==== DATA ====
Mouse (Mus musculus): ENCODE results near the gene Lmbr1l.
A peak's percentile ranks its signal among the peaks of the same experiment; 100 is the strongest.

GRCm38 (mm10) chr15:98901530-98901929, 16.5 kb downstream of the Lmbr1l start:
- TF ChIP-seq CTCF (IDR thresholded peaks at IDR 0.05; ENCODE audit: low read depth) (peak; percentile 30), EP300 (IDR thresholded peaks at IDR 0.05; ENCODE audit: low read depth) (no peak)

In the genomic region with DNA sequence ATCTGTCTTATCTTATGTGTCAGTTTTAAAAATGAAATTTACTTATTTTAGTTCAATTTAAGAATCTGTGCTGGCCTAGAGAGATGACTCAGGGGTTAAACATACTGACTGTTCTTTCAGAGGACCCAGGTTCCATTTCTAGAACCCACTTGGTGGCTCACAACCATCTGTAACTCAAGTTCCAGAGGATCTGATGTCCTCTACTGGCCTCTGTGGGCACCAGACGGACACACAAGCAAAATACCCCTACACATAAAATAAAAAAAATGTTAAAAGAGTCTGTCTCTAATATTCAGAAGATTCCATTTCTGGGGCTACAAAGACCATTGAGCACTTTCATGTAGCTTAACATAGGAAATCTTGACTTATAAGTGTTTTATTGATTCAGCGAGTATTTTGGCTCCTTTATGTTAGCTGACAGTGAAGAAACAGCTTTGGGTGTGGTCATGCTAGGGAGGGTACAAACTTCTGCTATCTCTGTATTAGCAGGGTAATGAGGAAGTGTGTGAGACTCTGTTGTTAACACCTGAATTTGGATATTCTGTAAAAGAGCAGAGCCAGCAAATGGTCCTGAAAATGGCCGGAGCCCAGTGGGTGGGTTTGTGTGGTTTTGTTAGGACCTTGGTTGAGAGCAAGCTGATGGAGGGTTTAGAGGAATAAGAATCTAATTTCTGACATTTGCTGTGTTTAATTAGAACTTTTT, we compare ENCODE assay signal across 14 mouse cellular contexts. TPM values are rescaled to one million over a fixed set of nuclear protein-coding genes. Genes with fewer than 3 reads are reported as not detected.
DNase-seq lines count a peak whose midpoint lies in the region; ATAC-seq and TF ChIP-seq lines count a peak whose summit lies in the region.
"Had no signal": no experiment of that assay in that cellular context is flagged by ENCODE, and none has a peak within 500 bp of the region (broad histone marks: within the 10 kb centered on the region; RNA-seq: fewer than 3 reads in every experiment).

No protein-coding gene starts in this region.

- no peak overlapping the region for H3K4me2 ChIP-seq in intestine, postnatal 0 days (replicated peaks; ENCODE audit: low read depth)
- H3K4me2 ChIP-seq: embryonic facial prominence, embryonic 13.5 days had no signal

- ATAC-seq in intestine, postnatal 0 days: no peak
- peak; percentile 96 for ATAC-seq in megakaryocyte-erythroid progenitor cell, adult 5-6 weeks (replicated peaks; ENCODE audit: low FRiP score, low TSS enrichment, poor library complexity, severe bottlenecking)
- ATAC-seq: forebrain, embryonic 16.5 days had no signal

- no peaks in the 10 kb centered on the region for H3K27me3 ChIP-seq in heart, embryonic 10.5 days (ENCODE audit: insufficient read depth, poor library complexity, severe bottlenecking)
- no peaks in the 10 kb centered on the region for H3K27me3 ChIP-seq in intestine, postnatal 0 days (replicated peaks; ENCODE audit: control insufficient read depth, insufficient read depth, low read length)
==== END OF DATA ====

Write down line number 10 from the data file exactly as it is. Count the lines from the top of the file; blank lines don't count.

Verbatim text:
- H3K4me2 ChIP-seq: embryonic facial prominence, embryonic 13.5 days had no signal